Back in 1998 management guru Peter Drucker suggested that the capability to operate productively when change is the norm would be critical in the 21st century. Much has been said of late on this issue of managing change when change is the norm, including articles in the Harvard Business Review and from McKinsey.
There are big differences in approach and execution between, on the one hand, bringing about a change and making it stick and, on the other, embedding into an organization the capability to grow in a business environment where change is constant. The first attempts to bring about a single change in an organization that is sluggish and resistant. The second is about developing within an organization a comfort with ongoing change and the ability to leverage that comfort for its own ends. The suggestion from Drucker and all those that have commented since on this subject is that this ‘agile and preemptive organization’ is the future–a place where a change management program, at least as we use that term today, is not necessary.
There are challenging aspects in attempting to change an operation to an agile and preemptive organization. Many conventional values and beliefs about what is, or is not, best practice must change. These two bear mention: The underlying acceptance of hiding or burying bad news and/or spinning accountability to avoid blame must be seen as entirely unacceptable, even if things ultimately turn out for the best. Defensiveness and avoidance of conflict are both attributes that are central to many lawyers’ work style. The logical consequences of those attributes are self-and-other deceiving and justifying behavior, and in the old paradigm often produced a negative result—blind spots in client service, lack of responsiveness to colleague and client feedback, and ultimately exposure to malpractice claims. These behaviors now must be seen as a greater sin than not achieving expected base-line performance. Although frustrating to senior management in stable times, this behavior can have a disastrous impact in times of turbulence. This change is very difficult to bring about in real terms, and the solution is not just a no-blame culture, because people justify and deceive not just to avoid blame.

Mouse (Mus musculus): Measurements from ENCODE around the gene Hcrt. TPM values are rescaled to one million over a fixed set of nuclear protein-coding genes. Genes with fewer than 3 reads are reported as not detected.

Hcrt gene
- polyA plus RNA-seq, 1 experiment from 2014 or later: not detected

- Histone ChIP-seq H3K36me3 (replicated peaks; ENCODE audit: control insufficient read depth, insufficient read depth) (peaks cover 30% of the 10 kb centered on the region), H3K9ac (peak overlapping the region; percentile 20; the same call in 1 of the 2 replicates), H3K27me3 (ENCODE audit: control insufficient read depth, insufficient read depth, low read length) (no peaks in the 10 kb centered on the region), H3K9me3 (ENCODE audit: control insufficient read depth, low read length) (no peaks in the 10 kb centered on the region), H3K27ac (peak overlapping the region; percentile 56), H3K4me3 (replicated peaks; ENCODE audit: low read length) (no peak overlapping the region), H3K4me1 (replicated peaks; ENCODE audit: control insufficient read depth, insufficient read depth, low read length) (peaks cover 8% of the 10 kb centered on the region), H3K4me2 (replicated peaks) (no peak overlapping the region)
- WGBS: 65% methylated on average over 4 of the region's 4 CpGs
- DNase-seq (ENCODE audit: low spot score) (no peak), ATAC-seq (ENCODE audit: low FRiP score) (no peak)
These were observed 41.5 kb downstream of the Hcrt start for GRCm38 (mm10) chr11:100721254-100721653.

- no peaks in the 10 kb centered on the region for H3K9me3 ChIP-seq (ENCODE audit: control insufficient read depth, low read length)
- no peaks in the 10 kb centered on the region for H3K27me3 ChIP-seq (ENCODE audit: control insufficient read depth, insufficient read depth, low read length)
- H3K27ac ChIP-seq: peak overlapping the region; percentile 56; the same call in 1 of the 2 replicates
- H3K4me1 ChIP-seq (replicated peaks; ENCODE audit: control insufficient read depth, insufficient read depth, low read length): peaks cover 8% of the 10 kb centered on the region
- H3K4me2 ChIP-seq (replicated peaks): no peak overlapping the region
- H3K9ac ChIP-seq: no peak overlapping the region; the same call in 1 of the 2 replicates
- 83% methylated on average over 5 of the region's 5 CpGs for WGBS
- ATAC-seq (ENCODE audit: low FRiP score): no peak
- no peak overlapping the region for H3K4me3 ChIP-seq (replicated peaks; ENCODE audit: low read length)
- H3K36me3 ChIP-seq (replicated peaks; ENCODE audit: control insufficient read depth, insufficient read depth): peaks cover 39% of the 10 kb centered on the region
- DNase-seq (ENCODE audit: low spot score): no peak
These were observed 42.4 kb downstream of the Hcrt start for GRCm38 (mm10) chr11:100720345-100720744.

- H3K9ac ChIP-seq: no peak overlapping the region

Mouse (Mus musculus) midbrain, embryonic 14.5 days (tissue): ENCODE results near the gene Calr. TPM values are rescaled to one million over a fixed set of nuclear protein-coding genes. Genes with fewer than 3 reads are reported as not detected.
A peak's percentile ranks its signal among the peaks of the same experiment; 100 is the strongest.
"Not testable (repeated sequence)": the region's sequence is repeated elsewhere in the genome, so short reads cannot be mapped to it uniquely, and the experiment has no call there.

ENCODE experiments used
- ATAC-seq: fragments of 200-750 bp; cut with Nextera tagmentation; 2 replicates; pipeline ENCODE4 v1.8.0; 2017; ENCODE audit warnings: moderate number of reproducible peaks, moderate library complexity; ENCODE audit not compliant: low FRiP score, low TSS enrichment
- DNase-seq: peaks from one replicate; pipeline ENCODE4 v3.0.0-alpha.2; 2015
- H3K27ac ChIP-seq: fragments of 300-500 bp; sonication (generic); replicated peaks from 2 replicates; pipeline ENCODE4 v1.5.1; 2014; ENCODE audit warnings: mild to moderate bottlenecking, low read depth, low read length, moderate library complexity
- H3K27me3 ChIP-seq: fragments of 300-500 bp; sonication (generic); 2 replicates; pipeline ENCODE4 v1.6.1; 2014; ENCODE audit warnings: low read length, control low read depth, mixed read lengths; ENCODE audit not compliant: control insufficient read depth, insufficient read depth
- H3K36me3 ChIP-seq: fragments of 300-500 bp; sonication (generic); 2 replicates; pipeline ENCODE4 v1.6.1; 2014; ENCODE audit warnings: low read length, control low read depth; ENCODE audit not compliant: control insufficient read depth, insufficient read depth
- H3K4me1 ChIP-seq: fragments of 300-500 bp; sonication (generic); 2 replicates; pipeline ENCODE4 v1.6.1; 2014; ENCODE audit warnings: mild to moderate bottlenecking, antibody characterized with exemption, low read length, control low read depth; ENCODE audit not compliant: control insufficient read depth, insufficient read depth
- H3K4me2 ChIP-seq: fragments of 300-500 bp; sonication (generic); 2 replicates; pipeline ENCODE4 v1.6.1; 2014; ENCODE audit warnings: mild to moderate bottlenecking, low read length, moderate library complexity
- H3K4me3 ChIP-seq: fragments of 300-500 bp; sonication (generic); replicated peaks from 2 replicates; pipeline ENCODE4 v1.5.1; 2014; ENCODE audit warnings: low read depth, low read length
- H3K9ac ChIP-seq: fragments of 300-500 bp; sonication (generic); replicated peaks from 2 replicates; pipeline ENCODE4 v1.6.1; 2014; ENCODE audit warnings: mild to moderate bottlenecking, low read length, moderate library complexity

Another example relates to the conventional view of planning. Making long term plans in times of change is forecasting in fog. Visions are fine as long as they remain visions. The kind of planning that is now required is the type that adapts, flexes and is capable of responding to new opportunities on a continual basis. The fact that only 12% of strategies are ever executed may help in a perverse way, but this change requires a whole new attitude to feedback and accountability.
Peter Senge, author of The Fifth Discipline: The Art & Practice of the Learning Organization, also contends that in a rapid-fire, information-driven, technology-powered world, success is contingent on our individual and corporate abilities to adjust, adapt and learn. The organization, therefore, must incorporate processes of reflection and evaluation into its organizational systems, he says. Leaders must commit to their own personal learning as well as fostering an environment of learning in their organizations. We lawyers are often on a “drive to closure” escalator that makes it hard to step aside and undertake that sort of reflection.
Chris Argyris, emeritus professor at the Harvard Business School, advocates "double-loop learning." He takes the position that most people define learning too narrowly as mere "problem solving," so they focus on identifying and correcting errors in the external environment. If learning is to persist, managers and employees must also look inward to reflect critically on their own behavior, he says, identifying the ways they often inadvertently contribute to the organization’s problems, and then change how they act. In particular, they must learn how the very way they go about defining and solving problems can be a source of problems in its own right.
There is much of this accommodation to a new constant-change climate that falls into what is essentially an emotional category—how to appeal to and acclimate people who are not by their natures or histories comfortable with change. For example, lawyers are notoriously risk-resistant. Change is therefore anathema because it is by definition taking a risk. How do we effect a change in so fundamental a trait? A trait that is useful when advising our clients yet perilous if allowed to shape our practices? And not only must our approach understand and appeal to our deepest inclinations but it also demands that we put into place more objective, operational changes in the shape of a whole new set of specific working practices.
The problem is that so much of the solution to achieving this new business model of accommodating, no, even encouraging and celebrating, change will not be found in our practices of the past.
It is a brave new world–one which we would prefer to avoid. But can we afford to?